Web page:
The Congress’ demand to postpone release of the Narendra Modi biopic militates against the spirit of liberty. Some time ago, the All India Congress Committee had pleaded with the Election Commission to delay the release of the movie which is scheduled to open on April 5. The first round of the general election begins April 11. The party has claimed that the biopic is aimed at influencing the public mood in favor of the Bharatiya Janata Party.
The Congress’ stand is unfortunate on two counts. First, it is an assault on the freedom of expression. If some filmmaker—or, for that matter, some novelist, poet, etc.—wants to glorify a person the party dislikes or hates, it is not the duty of the nation’s institutions to placate the party. Therefore, we can also say that the EC has erred in issuing a notice to the filmmakers on the grounds of the violation of the election code of conduct.
Quite apart from being illiberal in issuing the notice, the commission has also ignored the fact that the code of conduct supposed to be adhered to by political parties and candidates, not private citizens. By the way, the full name is the Model Code of Conduct for the Guidance of Political Parties and Candidates. The EC has exceeded its brief.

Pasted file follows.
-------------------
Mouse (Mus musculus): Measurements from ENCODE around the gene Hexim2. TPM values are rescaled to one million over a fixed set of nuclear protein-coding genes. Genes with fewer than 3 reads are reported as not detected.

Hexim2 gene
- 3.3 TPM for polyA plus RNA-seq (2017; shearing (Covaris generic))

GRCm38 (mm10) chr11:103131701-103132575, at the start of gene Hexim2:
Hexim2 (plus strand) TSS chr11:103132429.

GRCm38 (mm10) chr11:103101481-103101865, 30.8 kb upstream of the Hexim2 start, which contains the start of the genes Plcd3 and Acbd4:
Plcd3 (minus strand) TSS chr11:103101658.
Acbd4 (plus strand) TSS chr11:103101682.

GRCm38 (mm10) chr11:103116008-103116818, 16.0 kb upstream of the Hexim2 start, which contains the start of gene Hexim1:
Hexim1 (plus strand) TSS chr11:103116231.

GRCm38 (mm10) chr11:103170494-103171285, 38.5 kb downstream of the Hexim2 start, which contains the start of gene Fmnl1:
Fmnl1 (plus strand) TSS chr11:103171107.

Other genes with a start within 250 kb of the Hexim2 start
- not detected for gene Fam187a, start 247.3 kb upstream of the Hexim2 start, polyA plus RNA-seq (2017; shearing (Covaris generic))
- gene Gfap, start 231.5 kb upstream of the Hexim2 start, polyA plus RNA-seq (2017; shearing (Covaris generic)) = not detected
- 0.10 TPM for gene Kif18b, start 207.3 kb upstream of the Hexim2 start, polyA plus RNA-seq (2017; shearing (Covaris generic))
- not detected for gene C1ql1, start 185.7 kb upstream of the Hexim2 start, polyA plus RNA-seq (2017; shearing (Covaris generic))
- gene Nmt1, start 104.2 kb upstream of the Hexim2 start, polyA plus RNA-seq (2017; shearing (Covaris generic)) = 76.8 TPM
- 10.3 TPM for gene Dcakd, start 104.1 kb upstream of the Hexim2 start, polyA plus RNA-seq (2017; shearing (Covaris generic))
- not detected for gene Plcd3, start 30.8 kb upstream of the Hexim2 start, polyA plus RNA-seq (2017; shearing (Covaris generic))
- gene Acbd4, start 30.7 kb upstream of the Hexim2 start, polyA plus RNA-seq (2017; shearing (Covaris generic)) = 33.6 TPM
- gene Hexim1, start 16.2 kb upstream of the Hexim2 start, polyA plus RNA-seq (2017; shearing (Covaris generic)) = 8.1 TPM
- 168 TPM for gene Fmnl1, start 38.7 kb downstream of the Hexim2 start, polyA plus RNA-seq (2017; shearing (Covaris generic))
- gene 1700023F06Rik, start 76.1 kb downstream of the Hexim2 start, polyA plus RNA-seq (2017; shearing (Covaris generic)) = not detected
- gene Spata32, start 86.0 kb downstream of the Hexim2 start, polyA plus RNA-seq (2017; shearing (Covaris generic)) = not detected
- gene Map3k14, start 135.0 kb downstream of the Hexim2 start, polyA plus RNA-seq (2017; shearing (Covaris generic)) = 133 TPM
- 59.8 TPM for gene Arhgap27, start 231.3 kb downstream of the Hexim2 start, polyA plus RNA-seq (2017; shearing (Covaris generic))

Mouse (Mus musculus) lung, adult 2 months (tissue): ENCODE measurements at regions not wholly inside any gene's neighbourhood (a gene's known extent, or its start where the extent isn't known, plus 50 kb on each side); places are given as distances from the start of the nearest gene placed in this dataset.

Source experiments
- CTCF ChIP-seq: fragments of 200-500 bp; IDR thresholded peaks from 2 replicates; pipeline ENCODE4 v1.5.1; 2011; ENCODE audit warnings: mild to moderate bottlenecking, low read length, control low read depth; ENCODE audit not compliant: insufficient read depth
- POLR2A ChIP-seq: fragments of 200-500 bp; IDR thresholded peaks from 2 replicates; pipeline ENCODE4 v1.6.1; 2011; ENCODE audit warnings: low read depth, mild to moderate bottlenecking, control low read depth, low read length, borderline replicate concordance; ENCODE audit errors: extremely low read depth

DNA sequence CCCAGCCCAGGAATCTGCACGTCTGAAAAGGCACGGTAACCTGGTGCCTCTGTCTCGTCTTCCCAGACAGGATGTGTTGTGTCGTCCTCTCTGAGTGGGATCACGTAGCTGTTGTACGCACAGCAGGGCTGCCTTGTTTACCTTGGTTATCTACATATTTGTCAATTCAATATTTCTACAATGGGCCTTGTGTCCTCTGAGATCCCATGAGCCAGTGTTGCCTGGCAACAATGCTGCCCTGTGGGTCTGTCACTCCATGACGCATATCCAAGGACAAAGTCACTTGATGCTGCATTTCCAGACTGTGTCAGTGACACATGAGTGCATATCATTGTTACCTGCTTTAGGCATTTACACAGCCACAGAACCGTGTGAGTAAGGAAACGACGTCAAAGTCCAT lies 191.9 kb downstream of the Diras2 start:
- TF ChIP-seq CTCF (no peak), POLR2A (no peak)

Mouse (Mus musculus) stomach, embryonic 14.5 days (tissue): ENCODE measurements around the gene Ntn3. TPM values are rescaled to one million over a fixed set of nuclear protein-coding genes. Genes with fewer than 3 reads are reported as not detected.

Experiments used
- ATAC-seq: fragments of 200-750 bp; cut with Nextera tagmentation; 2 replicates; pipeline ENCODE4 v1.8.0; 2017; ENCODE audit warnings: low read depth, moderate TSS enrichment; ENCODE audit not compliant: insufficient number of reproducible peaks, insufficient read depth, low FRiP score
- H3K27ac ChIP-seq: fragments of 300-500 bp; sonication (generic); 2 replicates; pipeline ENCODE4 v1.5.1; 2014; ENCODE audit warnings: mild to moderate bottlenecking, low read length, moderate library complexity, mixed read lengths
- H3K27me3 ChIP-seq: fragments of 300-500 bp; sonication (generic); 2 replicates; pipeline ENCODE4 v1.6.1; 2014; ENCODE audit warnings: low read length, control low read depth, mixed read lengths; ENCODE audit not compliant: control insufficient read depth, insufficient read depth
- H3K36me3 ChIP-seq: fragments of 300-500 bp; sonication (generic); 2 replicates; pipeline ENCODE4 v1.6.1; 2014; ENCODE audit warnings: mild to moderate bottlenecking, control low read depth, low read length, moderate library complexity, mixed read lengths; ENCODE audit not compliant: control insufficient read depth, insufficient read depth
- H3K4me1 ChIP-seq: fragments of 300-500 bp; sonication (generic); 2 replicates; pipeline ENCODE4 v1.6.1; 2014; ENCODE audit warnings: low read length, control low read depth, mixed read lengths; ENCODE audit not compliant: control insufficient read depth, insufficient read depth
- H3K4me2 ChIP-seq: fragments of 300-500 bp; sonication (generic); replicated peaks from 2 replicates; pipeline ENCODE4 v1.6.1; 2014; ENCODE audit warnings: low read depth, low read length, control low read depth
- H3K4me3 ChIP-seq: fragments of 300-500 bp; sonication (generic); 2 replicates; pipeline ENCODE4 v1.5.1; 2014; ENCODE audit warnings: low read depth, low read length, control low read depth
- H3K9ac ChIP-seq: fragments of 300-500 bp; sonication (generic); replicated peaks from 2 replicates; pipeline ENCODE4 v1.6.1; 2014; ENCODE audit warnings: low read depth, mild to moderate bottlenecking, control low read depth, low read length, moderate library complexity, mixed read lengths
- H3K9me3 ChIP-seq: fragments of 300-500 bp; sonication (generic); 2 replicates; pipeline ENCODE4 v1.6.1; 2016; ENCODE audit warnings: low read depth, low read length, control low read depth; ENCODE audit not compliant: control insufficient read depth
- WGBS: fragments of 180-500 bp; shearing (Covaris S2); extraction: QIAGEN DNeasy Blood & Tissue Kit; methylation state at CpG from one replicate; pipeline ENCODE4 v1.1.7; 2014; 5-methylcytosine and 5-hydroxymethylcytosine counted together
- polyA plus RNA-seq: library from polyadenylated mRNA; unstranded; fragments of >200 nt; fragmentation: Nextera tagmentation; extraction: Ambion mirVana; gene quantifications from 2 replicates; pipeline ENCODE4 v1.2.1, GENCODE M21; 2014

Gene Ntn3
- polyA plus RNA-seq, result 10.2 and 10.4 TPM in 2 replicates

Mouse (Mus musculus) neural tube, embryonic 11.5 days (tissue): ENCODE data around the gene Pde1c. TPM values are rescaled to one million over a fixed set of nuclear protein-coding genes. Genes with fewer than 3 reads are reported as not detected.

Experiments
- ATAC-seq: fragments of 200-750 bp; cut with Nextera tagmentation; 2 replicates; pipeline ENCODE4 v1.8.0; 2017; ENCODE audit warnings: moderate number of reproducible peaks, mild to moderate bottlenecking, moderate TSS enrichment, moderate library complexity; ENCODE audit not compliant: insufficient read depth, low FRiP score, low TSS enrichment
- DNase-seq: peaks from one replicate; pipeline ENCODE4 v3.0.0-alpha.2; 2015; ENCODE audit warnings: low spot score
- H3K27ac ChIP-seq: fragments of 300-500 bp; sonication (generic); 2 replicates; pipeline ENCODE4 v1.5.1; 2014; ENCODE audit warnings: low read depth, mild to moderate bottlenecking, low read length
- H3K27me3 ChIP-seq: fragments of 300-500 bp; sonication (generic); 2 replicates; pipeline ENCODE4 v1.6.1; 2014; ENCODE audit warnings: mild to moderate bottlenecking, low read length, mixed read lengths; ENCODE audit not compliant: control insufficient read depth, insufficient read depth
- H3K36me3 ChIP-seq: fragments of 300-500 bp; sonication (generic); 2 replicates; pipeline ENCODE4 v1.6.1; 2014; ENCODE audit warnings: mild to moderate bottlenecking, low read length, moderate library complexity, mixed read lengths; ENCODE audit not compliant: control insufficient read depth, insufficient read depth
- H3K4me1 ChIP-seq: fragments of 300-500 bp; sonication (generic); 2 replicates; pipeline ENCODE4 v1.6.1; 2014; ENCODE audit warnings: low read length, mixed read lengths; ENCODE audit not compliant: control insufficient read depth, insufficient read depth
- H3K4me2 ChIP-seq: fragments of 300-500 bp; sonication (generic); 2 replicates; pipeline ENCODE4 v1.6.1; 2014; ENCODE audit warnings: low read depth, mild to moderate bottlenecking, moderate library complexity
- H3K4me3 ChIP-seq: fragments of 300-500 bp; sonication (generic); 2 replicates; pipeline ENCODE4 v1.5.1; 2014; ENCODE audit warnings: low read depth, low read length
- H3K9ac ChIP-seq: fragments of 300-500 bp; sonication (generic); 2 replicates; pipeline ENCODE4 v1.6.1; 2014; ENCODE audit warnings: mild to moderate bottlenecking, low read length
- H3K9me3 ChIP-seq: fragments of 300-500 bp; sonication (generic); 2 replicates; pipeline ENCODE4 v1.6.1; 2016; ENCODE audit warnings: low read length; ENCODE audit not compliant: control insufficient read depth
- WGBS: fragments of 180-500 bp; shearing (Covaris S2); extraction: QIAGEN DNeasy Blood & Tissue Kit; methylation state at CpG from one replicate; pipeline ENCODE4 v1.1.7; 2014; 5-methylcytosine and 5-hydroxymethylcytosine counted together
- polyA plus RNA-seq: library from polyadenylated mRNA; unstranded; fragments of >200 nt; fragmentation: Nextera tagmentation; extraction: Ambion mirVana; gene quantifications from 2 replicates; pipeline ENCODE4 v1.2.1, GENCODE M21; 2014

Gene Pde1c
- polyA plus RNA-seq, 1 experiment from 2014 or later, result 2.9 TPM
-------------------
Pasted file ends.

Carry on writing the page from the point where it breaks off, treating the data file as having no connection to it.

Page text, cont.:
Second, the demand is predicated upon the postulate that the Indian voter is so puerile that he could be swayed by a movie to such an extent that he would become an automaton that can be manipulated by cunning, unscrupulous politicians.
Actor Vivek Oberoi, who played Modi’s role, and Sandip Ssingh, one of the producers, recently visited the office of the EC in New Delhi to present their version. They informed the commission that the Congress’ demand amounts to “violation of freedom of speech and expression, and demeans the intellect of the electorate.”
The Congress is apparently apprehensive that the depiction of Modi’s life, right from his earliest days with the Rashtriya Swayamsevak Sangh, in a favorable light, as the movie does, would help him get an electoral advantage in the forthcoming general poll. While the filmmakers have denied any ties with the BJP, the point is that even if they did have ties, they shouldn’t be stopped from releasing their movie.
Thankfully, the High Courts of Delhi and Bombay have rejected the separate petitions that wanted a stay on the release of the biopic.
The grand old party would do well by refusing to get worked up by anything that it doesn’t approve of.